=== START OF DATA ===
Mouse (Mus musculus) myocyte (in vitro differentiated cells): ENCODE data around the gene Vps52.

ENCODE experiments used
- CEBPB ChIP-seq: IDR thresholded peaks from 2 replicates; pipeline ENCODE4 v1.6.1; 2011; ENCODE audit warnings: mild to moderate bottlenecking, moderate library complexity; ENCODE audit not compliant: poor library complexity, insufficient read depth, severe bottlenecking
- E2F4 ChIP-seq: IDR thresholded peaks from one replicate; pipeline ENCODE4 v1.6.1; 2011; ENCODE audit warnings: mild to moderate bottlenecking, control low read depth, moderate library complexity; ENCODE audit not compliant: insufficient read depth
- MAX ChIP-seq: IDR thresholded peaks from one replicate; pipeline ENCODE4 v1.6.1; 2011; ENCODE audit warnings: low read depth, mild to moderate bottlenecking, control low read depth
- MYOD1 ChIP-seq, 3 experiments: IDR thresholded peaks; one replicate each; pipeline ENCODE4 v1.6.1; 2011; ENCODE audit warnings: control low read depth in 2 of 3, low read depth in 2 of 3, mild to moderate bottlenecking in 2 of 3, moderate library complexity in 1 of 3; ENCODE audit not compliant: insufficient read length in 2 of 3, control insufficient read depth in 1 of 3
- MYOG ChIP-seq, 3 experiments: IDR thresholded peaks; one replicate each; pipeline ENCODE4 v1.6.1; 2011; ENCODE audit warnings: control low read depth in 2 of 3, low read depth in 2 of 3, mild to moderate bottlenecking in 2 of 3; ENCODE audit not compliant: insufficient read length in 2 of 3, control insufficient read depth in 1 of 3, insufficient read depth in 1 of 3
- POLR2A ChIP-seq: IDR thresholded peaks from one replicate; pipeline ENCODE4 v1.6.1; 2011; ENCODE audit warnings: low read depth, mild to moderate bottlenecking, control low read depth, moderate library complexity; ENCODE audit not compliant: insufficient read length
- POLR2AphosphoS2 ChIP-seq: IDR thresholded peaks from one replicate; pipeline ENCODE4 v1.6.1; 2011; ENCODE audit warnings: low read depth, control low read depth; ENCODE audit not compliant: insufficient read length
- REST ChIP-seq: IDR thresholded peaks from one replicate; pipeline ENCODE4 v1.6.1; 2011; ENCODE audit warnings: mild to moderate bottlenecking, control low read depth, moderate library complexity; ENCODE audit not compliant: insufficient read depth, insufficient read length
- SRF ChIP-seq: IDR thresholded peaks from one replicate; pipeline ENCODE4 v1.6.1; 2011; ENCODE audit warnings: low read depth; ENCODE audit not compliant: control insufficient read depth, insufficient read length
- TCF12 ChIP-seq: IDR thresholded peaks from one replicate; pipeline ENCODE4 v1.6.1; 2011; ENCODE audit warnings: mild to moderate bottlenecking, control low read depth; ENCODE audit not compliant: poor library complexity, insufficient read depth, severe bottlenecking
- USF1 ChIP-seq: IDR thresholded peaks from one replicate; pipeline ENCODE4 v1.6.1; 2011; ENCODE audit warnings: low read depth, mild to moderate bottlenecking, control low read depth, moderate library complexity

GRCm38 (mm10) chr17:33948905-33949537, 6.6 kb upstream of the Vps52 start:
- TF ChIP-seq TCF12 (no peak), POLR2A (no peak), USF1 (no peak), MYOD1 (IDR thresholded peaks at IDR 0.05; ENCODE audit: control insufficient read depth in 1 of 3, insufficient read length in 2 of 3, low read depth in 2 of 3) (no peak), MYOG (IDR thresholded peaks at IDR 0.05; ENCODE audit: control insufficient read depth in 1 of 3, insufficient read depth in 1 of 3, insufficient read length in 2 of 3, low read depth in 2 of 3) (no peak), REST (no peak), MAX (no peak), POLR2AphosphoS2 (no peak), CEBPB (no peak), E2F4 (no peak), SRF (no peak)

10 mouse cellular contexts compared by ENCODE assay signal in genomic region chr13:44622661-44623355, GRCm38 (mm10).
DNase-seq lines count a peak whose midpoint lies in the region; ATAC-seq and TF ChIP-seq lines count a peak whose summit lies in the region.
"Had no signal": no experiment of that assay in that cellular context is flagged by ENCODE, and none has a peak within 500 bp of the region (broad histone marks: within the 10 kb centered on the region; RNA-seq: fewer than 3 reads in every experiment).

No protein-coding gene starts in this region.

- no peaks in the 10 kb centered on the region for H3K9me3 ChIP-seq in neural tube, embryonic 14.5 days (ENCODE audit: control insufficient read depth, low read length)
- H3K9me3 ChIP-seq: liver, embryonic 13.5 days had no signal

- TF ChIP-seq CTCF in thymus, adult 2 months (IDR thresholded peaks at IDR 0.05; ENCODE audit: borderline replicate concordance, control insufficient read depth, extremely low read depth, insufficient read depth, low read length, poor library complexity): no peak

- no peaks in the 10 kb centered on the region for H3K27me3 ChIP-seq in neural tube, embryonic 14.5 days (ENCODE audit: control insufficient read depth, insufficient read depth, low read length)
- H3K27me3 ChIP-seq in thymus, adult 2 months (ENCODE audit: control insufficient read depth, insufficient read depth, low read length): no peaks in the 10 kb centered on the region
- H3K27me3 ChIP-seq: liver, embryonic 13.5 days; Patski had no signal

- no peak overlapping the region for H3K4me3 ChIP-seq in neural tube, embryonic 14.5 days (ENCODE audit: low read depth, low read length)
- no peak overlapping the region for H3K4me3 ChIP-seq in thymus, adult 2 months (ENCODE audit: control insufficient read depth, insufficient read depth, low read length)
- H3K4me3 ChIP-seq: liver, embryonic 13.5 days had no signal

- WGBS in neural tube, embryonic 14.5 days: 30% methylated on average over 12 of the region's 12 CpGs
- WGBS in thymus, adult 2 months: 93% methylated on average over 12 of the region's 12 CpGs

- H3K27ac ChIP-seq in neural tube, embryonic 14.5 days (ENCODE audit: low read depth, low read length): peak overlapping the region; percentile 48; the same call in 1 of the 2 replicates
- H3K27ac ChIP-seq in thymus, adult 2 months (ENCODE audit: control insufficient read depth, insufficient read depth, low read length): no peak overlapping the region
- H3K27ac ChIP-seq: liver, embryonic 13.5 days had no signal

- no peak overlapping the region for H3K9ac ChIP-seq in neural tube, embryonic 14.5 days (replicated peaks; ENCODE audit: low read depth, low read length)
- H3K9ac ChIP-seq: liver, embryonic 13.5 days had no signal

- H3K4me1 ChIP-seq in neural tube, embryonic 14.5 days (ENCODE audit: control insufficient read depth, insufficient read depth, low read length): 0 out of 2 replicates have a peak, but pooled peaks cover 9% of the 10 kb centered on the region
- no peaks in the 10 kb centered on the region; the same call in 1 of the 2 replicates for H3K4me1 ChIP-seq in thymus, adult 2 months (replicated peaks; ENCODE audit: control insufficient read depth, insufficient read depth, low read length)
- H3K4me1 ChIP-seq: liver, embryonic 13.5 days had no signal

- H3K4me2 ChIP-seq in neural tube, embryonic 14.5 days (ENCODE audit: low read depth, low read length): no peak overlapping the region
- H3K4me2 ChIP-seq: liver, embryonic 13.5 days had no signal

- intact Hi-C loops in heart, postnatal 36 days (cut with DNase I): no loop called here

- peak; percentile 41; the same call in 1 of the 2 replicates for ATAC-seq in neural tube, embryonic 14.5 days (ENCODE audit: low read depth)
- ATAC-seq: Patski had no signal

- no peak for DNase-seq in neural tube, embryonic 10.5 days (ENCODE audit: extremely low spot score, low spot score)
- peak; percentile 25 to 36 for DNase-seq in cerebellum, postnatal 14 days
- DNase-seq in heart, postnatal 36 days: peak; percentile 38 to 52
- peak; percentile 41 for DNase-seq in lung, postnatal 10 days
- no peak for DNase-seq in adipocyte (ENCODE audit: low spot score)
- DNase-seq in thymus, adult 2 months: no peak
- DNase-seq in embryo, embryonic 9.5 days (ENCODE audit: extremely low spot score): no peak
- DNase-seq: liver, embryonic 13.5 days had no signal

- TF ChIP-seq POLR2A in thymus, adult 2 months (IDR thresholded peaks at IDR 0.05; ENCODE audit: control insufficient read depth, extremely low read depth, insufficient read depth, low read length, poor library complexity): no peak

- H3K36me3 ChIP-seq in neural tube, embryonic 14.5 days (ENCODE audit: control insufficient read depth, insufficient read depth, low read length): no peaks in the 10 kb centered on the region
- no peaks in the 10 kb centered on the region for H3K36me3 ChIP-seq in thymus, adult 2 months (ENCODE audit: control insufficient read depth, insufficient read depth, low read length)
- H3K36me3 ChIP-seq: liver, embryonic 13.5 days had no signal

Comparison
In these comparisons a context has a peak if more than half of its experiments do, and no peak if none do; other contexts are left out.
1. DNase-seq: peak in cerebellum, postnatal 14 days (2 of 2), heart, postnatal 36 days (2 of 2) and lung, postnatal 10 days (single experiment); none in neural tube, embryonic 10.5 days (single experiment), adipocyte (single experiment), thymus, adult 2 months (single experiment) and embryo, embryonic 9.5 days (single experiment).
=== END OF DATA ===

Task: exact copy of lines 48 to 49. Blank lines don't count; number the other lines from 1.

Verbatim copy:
- no peak for DNase-seq in adipocyte (ENCODE audit: low spot score)
- DNase-seq in thymus, adult 2 months: no peak